Monday, September 16, 2013

Nonfiction Monday: Get into art: Animals by Susie Brooks

I'm still (well, always, really) on the hunt for the perfect craft book. I've started to think it's like the Holy Grail, the perfect book that only exists in my dream libraries. Yes, I have libraries I go to in my dreams. I'm a librarian.

Usually, I steer clear of art appreciation books. I admit that some of this is personal bias - I don't really have much interest in art myself, especially modern art, but it's also because most of these titles emphasize teaching kids about art and artists, which isn't practical or possible the way my art programs are run. Plus, people don't often check out books about art, it's just not a thing in my town.

This book though, after some initial doubt, I started to really like. It starts with some rather vague maundering about animals in art and how to choose paints, pastels, paper, and other art materials. Then, each spread features a single artist. At the right side of the right page, there's a lift the flap that covers about half the page and hides the project. The page has information about the artist's picture, their work in general, and their life. It also has art appreciation information. The craft project is given in simple steps and has more suggestions about thinking about art as you make it.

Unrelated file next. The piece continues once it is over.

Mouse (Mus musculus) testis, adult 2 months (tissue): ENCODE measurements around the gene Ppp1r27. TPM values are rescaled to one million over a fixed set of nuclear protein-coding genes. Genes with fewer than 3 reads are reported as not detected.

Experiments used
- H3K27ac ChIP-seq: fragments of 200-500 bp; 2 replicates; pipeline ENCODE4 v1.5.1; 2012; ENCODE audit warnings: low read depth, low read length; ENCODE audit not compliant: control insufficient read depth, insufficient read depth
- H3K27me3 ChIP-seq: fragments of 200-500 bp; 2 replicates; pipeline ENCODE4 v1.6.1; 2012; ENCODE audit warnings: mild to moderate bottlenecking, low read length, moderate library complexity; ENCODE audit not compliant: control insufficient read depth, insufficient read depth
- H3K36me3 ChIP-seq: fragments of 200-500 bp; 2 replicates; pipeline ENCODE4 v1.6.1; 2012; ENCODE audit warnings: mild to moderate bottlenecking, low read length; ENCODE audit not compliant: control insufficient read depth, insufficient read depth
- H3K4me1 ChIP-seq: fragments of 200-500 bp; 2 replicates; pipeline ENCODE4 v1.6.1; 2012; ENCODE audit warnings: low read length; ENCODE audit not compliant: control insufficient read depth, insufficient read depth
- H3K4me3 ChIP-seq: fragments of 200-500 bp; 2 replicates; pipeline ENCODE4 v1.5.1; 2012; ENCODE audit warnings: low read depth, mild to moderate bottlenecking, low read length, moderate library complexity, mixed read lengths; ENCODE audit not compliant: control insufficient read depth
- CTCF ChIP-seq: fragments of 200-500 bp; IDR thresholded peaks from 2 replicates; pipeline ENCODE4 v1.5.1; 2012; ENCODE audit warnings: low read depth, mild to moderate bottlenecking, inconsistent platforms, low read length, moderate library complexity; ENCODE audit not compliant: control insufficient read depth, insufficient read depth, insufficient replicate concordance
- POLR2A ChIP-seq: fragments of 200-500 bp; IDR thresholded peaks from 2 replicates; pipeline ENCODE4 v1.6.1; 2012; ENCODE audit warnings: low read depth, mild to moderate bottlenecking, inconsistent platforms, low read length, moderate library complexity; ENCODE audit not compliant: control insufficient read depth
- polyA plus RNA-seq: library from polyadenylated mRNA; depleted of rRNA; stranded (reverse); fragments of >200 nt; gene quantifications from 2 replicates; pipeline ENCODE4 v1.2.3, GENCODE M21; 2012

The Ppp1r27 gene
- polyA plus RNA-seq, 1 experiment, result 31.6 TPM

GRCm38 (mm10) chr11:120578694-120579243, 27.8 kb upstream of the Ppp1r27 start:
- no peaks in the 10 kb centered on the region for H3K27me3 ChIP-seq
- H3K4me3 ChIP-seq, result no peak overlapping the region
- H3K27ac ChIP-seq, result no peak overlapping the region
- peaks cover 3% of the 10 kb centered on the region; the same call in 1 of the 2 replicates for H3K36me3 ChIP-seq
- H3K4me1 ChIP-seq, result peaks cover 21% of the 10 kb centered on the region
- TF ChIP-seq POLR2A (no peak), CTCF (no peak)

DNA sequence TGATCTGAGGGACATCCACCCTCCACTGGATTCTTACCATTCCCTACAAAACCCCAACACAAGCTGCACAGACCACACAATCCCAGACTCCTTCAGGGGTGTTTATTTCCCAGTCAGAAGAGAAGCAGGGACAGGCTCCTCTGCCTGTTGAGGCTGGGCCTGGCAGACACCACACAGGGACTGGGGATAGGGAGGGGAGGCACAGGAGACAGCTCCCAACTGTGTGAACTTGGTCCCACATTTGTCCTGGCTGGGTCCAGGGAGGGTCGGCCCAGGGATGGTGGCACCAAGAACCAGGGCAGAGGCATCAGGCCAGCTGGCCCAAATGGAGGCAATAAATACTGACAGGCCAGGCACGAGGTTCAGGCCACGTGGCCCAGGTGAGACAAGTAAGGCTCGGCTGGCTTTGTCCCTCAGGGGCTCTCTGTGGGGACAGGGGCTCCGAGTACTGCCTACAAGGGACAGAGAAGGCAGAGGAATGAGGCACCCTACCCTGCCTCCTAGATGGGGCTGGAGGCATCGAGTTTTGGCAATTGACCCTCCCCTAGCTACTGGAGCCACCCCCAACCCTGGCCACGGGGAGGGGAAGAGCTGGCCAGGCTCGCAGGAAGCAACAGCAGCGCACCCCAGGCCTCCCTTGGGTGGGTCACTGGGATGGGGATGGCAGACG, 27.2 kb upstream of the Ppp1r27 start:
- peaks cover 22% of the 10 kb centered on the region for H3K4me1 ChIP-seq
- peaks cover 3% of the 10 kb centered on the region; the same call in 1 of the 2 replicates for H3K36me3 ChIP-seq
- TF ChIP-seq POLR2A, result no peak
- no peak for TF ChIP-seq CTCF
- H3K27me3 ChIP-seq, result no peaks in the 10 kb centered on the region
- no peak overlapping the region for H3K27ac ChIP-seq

The projects include making a cut paper snake, like Matisse's The Snail, painting a dog (Landseer), paper monkey sculpture's (Alexander Calder's Crinkly Giraffe), seaside string prints (Georges Braque's The Bird), scraping paint to create a peacock like Edward Bawden's Peacock and Magpie illustration, a fish picture like M. C. Escher's Fish (E59), painting and sculpting like Joan Miro, Totem poles, painting a sheep to match Franz Marc's Yellow Cow, painting a plate to match a Chinese porcelain dish, a stencilled cat to go with Andy Warhol's Portrait of Maurice, and an Edgar Degas-style horse painting.

The final pages include a glossary of art terms and history, some information about complementary colors, and a list of all the materials you'll need for each project. There is also a brief index. The inclusion of the totem pole as an art project tipped me off that this was originally a British book - for some reason British children's books have a weird, 1950-esque attitude towards Native Americans. Although totem poles can be used to tell stories, they can also be sacred objects and it kind of annoyed me that they included it as a kids' craft.

Verdict: Despite the annoyance of the totem pole and the low circulation of art appreciation books, I will probably buy this one. The mixture of projects and art is very balanced and most of the projects are simple enough for kids to do on their own without a lot of instruction or assistance. The hardcover is a reasonable price and the animal theme will attract kids and parents.

ISBN: 9780753435762; Published August 2013 by Kingfisher/Macmillan; Borrowed from another library in my consortium; Added to the library's tentative order list

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